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Showing content with the highest reputation on 03/07/2019 in all areas

  1. 4 points
    So, some smart ass who decided to say that because their parents (or the like) work for the MTA and says that I'm wrong about how I list the years of the buses on the rosters and on my site. Welp, let me clarify how I find out the MODEL year of a bus because I don't just come up with the shit out my ass. It's called a VIN or Vehicle Identification Number which is a unique code of 17 numbers, including a serial number, used by the automotive industry to identify individual vehicles. To educate even further, the 10th digit in a vehicle code identifies the year in which the vehicle is modeled. So for prime example, 5FYD8FV07HB052201 is the VIN for MTA's New Flyer Xcelsior #7484. So the code H makes it a 2017 model. Sometimes a vehicles model year will not sync up to the BUILD date. An example of that case would be MTA's New Flyer Xcelsior Artic #6126 which by code is a 2019 model BUT it was built in 2018 or in the reverse case of the C40LFs (#320-569) which are 2011 models built in 2012. On TTMG, for photos, we use model years instead of build dates. On the rosters, specifically depot summary we apply the model year as well but on the fleet summary, we'll apply both the model year and build date. For those of you using Fleet View (and I know there is tons of you), most of the time they use the build date and not the model year. Below is a chart for the model years for that 10th digit. Enjoy!
  2. 3 points
    "The speaker of a different language" You'd think we could make it through even just a joke article on SI Live without some dumb, xenophobic comment–but no!
  3. 2 points
  4. 2 points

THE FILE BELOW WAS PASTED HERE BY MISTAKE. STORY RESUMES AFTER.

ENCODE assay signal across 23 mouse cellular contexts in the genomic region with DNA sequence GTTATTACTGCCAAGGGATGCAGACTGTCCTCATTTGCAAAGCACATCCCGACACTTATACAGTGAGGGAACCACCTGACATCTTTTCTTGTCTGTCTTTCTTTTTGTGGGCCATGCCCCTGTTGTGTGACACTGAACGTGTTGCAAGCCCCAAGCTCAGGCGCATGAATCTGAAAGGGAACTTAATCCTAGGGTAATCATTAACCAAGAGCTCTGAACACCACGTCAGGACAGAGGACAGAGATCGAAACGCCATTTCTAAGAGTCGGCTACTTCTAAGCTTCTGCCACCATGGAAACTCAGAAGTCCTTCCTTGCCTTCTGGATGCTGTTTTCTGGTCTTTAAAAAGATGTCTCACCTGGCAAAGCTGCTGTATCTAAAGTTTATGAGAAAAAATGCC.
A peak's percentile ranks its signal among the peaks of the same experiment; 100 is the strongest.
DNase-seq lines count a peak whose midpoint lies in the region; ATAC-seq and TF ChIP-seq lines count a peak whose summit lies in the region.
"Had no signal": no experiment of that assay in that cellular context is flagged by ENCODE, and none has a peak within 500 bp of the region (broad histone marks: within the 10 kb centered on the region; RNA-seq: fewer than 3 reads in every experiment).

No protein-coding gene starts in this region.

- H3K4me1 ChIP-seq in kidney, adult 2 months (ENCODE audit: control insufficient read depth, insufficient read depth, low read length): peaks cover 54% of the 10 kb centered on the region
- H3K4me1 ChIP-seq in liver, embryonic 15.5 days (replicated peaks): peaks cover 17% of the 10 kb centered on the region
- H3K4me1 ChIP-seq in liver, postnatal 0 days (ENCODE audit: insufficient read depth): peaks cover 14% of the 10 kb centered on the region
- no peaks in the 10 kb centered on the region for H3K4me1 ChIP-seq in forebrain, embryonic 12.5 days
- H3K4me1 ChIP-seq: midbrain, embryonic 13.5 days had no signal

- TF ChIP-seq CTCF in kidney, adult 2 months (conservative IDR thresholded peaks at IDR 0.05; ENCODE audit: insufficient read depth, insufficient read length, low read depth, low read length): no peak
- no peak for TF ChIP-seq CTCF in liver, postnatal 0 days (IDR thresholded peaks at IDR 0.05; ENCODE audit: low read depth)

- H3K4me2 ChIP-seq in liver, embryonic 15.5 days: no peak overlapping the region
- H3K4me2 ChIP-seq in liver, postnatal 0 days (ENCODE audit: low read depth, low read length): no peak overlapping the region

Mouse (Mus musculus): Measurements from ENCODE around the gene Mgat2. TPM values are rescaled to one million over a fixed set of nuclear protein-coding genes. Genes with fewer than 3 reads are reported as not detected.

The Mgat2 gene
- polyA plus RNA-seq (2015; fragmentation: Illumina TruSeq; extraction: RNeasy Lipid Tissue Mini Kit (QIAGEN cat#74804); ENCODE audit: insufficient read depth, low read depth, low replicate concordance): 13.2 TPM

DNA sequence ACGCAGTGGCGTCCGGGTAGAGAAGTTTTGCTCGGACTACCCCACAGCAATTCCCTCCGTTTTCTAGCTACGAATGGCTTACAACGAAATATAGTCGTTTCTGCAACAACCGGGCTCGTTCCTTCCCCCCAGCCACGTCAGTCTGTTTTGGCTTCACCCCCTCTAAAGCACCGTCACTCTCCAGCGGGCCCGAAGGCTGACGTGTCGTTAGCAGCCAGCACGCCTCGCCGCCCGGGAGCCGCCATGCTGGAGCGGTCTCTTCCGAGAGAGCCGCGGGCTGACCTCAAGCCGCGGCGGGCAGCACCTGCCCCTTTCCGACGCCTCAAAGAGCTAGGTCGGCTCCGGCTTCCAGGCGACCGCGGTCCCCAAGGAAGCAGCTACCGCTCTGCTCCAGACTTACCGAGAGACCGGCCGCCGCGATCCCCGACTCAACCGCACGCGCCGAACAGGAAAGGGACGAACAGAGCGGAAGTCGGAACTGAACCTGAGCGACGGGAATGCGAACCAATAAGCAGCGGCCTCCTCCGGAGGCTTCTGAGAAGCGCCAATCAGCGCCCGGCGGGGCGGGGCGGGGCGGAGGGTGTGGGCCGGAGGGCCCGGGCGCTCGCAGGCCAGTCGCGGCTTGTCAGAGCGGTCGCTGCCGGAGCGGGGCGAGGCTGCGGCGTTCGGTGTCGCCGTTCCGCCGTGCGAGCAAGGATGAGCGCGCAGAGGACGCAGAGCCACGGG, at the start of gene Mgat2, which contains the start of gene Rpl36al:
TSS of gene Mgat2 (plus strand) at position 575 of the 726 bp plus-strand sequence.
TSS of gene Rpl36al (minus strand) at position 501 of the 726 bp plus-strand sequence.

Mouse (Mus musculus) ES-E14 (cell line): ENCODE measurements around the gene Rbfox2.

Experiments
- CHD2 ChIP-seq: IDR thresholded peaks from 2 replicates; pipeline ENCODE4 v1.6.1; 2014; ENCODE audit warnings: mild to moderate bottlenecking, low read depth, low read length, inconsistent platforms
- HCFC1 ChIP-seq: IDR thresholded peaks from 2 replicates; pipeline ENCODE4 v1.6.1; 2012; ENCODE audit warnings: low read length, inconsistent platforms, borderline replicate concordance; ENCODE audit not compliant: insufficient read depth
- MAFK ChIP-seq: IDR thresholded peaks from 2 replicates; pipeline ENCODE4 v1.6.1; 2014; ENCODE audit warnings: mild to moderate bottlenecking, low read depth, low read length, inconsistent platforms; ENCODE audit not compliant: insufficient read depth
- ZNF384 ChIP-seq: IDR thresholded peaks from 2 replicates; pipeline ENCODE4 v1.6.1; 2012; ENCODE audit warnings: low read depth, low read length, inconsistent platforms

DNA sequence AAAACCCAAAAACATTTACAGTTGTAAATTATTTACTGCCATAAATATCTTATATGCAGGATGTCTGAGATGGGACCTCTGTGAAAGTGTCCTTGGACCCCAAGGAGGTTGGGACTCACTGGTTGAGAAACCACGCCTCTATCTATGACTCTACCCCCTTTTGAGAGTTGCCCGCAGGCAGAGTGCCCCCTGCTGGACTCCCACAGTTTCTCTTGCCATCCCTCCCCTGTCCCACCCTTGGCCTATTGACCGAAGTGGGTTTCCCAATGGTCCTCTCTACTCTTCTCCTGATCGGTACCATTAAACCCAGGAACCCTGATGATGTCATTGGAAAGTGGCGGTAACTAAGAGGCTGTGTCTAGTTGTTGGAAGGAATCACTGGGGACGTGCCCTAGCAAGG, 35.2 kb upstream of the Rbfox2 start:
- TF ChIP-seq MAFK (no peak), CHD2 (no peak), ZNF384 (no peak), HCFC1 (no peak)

The Queens Boulevard local question is essentially why you can’t fix Broadway without reorganizing the rest of the system. Sending just 10-15tph to Forest Hills simply isn’t adequate — not so much on QB local itself, but in LIC, where the locals provide important relief capacity to handle transfers off of the and , as well as (ever growing) LIC O/D traffic. As for what I’d do, you all already know. 168/BPB-CPW local-8th local-WTC, Brooklyn-8th exp-53-QB local, 207/205-CPW express-6th express-Chrystie-Dekalb, Culver/Myrtle-6th local-63-QB express, SAS-Bway exp-Bridge-Dekalb, Astoria-60-Broadway local-Whitehall-4th local. Maxes out capacity and eliminates all merges that can’t be scheduled evenly or are restrictive of overall system capacity. All of this said, I think that we can’t see these reroutings as a panacea. Forest Hills terminal ops alone reduce possible Manhattan-Queens capacity by 10tph. Add in Astoria and you’re down another 15, which brings you to 65tph on the B division’s Queens lines. That’s what we run today; to run more, you have to reform operations and infrastructure before you reform service. Pivoting down to South Brooklyn, you’ve got a similarly operationally driven set of issues. A train every six minutes during the peak (which is what the runs) isn’t unusually bad service for this city — it certainly isn’t the 6tph that skip stops on the get. Do I think that we should have more service there? Absolutely, but I think reducing this issue to just one of service quantity/routing is, well, reductive. What the suffers, in my opinion, is basically the affliction of the system at large, just worse. Timers (+associated operator variability) are an issue everywhere, but the (especially along 4th, in Lower Manhattan, and in the approaches to 60th) is hit with massive concentrations of them, with many set to SLOW speeds. Merges cause delays, but the has to deal with one between two high-dwell stations in midtown, and one in Queens that ties service to general performance on three trunks ( for 8th, for sixth, for Bway). We’re bad at terminal ops, but few places are as problematic as Forest Hills, which stacks up trains down the QB local tracks and cuts capacity to boot. We’re bad at managing dwell in general, but on the , the combination of R46 equipment and bomb-type ridership (ie folks on at Lex-59 and off at Queens Plaza, as well as people dumping en masse at 59, 36 and Barclays along 4th) makes its issues especially acute. And our maintenance policies suck, but it’s the 4th ave corridor that gets hit with extended headways and all-local running after 7:30. Point being, the has it bad, and pure reroute changes won’t necessarily fix its issues (is the , a largely deinterlined route, known for its good performance?) But 4th Ave shouldn’t have 6 min headways, so what to do with that need? I’d argue for Nassau service. Yes, it creates a merge in Montague and sets the need for short turns at Whitehall and Canal in stone, but I’d argue that, considering the IRT’s crowding issues, one of the paramount objectives of routings in Downtown Brooklyn should be to minimize ridership impact on crowded lines — or even to help relieve them. That’s where Nassau comes in, as when combined with Lower Broadway, you’ve bracketed the Lex in Lower Manhattan with service that’s much easier to access for BMT riders while achieving the “more service on 4th” objective.